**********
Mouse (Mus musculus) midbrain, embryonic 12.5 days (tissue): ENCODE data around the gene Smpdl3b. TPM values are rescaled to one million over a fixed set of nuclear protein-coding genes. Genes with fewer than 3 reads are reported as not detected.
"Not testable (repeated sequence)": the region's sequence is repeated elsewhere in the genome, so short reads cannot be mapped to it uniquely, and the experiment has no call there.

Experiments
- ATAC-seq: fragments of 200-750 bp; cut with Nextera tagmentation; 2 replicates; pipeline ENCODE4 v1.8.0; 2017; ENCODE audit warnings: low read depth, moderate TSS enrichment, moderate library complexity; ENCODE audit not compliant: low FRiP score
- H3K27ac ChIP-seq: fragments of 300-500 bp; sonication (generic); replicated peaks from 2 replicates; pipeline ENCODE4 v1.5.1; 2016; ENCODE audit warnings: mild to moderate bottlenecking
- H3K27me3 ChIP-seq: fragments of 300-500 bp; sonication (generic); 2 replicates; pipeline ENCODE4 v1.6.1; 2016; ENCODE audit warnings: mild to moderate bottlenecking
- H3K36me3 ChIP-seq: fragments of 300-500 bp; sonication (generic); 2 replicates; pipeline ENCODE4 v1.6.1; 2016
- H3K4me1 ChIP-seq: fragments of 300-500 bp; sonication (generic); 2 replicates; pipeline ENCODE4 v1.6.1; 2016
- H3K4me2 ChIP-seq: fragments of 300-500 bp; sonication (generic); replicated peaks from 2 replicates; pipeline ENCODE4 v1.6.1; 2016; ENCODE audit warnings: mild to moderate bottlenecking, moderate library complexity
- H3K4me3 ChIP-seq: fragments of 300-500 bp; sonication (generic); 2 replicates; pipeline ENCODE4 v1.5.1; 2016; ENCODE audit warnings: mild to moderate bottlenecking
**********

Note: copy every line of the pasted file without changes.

Mouse (Mus musculus) midbrain, embryonic 12.5 days (tissue): ENCODE data around the gene Smpdl3b. TPM values are rescaled to one million over a fixed set of nuclear protein-coding genes. Genes with fewer than 3 reads are reported as not detected.
"Not testable (repeated sequence)": the region's sequence is repeated elsewhere in the genome, so short reads cannot be mapped to it uniquely, and the experiment has no call there.

Experiments
- ATAC-seq: fragments of 200-750 bp; cut with Nextera tagmentation; 2 replicates; pipeline ENCODE4 v1.8.0; 2017; ENCODE audit warnings: low read depth, moderate TSS enrichment, moderate library complexity; ENCODE audit not compliant: low FRiP score
- H3K27ac ChIP-seq: fragments of 300-500 bp; sonication (generic); replicated peaks from 2 replicates; pipeline ENCODE4 v1.5.1; 2016; ENCODE audit warnings: mild to moderate bottlenecking
- H3K27me3 ChIP-seq: fragments of 300-500 bp; sonication (generic); 2 replicates; pipeline ENCODE4 v1.6.1; 2016; ENCODE audit warnings: mild to moderate bottlenecking
- H3K36me3 ChIP-seq: fragments of 300-500 bp; sonication (generic); 2 replicates; pipeline ENCODE4 v1.6.1; 2016
- H3K4me1 ChIP-seq: fragments of 300-500 bp; sonication (generic); 2 replicates; pipeline ENCODE4 v1.6.1; 2016
- H3K4me2 ChIP-seq: fragments of 300-500 bp; sonication (generic); replicated peaks from 2 replicates; pipeline ENCODE4 v1.6.1; 2016; ENCODE audit warnings: mild to moderate bottlenecking, moderate library complexity
- H3K4me3 ChIP-seq: fragments of 300-500 bp; sonication (generic); 2 replicates; pipeline ENCODE4 v1.5.1; 2016; ENCODE audit warnings: mild to moderate bottlenecking